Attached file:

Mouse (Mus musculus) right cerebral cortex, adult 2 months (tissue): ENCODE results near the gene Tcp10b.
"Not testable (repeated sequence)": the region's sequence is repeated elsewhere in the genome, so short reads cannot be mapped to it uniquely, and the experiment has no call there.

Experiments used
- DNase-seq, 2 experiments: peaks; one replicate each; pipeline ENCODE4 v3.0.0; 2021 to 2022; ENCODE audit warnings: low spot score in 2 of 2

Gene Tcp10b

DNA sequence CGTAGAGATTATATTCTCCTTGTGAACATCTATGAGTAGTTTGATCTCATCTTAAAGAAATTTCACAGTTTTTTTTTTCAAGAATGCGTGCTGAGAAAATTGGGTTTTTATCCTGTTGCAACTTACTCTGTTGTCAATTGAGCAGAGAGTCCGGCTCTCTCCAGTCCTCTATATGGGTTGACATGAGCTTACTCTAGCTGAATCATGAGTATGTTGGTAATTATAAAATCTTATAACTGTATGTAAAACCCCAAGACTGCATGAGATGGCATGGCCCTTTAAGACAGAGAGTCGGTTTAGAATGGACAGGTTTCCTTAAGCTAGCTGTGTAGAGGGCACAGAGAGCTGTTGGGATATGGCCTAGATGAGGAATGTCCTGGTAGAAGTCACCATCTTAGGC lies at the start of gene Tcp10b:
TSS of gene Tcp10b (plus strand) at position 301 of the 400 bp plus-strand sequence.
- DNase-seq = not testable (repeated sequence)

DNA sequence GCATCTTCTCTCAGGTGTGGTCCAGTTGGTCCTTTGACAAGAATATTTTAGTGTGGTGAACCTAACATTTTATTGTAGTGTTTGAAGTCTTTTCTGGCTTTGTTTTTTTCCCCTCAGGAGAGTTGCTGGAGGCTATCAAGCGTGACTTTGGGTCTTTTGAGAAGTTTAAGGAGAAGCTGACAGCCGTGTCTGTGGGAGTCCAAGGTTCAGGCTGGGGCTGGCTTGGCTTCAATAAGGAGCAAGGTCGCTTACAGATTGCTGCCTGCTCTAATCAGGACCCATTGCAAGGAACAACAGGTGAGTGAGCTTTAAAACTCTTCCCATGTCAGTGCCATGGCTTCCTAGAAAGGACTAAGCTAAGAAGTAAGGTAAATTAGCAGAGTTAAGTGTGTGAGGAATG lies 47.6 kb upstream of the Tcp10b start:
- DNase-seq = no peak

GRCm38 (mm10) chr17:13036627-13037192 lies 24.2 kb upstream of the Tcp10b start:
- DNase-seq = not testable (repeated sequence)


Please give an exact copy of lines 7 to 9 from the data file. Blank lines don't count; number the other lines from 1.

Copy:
TSS of gene Tcp10b (plus strand) at position 301 of the 400 bp plus-strand sequence.
- DNase-seq = not testable (repeated sequence)

DNA sequence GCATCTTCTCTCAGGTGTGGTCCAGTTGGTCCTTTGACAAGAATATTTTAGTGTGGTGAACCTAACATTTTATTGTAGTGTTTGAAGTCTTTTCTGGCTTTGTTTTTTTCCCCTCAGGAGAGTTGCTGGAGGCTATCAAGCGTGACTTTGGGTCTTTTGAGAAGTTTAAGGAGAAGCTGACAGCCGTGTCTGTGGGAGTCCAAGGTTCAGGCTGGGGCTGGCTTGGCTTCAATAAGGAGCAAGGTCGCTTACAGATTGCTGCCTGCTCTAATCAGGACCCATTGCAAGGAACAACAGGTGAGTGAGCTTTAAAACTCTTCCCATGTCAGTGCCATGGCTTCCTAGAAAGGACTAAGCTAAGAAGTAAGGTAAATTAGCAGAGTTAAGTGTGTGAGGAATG lies 47.6 kb upstream of the Tcp10b start: